By: Gail Obenreder
“There are environmental processes and scientific information that I want to convey, [and] I want people to be inspired by the hope in the dance.”
Twelve years ago, Dr. Jamē McCray was on a Florida beach tagging sea turtles to analyze their data and teaching dance classes “for fun.” But now, this artist/scientist has coupled her PhD in Wildlife Ecology and Conservation with dance and choreography to show how “dance and theater can extend the [environmental] conversation beyond scientists and engineers.”
The oldest of three, the Brooklyn native grew up in Bedford Stuyvesant with two passions: She was equally curious about the natural world and in love with dance. McCray attended afterschool science programs and also took dance classes at both Broadway Dance and the fabled Dance Theater of Harlem. “I was lucky enough to have parents who supported both interests,” and McCray has fused areas that might seem disparate into a unique career.
Her scientific research has taken her nationwide, but in 2017 McCray moved to Delaware. Here, she works as an Environmental Social Scientist for Sea Grant in Lewes and is an instructor at the University of Delaware. But earlier in her career, while serving in the Peace Corps at Samoa’s Ministry and Natural Resources and Environment, she discovered something revelatory. The island had “a culture in which dance was a language that everybody spoke . . . [it] spoke to the past, present, and future.” Her experiences there helped McCray to create the professional fusion of her two loves.
Darwin’s The Loves of Plants: Poppies, 2019
Length of Full Work in Minutes: 1:27
Role in Creation: Choreographer
“It’s easy to have my work be didactic,” but the scientist challenges her artistic self to set up frameworks that convey environmental processes and scientific information that are “informed by participants’ life experiences and connect to the world around them.” As a dancer and choreographer, McCray was influenced by artists as diverse as Arthur Mitchell (who founded Dance Theater of Harlem), Alvin Ailey, Gene Kelley, and Fred Astaire – and by musicals ranging from West Side Story to Savion Glover’s Bring in Da Funk.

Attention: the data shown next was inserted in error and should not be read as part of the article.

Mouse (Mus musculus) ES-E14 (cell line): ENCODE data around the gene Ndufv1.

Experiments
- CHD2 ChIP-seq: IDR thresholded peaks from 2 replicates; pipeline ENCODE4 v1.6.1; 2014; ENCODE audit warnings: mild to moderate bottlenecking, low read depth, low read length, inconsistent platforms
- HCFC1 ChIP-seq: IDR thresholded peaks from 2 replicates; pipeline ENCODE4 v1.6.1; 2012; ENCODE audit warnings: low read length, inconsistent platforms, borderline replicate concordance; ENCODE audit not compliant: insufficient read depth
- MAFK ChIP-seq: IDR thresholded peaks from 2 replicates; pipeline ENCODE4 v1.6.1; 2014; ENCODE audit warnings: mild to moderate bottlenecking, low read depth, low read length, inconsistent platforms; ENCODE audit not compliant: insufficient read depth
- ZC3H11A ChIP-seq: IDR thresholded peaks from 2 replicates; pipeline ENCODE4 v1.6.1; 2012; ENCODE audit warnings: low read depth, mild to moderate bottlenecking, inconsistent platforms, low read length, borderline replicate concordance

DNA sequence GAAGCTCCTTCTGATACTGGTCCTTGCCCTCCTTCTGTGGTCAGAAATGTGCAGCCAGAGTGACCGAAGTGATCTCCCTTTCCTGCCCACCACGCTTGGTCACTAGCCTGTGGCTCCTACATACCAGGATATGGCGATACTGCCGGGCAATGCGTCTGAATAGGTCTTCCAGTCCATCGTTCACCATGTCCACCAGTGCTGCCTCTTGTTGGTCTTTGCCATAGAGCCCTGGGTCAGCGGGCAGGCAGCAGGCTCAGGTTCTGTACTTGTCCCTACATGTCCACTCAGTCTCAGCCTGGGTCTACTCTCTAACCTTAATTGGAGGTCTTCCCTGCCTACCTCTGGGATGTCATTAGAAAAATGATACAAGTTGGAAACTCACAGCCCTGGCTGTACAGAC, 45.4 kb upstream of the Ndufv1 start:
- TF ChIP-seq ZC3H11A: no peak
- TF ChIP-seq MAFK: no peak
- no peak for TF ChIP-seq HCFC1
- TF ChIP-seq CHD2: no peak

She continues to follow closely the artists who are putting “stories and movement language of Black and Brown people onstage,” but she’s also inspired by scientific organizations now visible in the “intersectional environmental movement” and focus especially on the Black scientists in her field. “The central question that drives my work is: How can we gain a better understanding of the natural world and our place in it?”
For McCray, that answer is a fusion of her two passion. She has created an environmental dance piece for the Philadelphia Flower Show, presented scholarly papers and talks, is active in professional associations for both dance and science, and co-chairs University of Delaware’s Partnership for Arts and Culture.
“Receiving the Fellowship means I get to manifest some of my bigger ideas,” perhaps working intergenerationally or collaborating with musicians to compose original scores for dance works. The pandemic has “shifted my thinking to how to put dance on film,” but it has not dimmed her drive. “Starting from a place of fear and paralysis” will not solve our environmental dilemmas. For McCray, creativity in both of her fields – science and dance – is the answer.
Artist website: www.ecotonicmovement.orgFellowship Home
Related Topics: 2021 Artist Fellows, art, artist fellowship, arts grants, choreographer, choreography, dance, Delaware, Delaware Department of State, delaware division of the arts, Dr. Jame McCray, established artist, grants for artists, individual artist fellowship, State of Delaware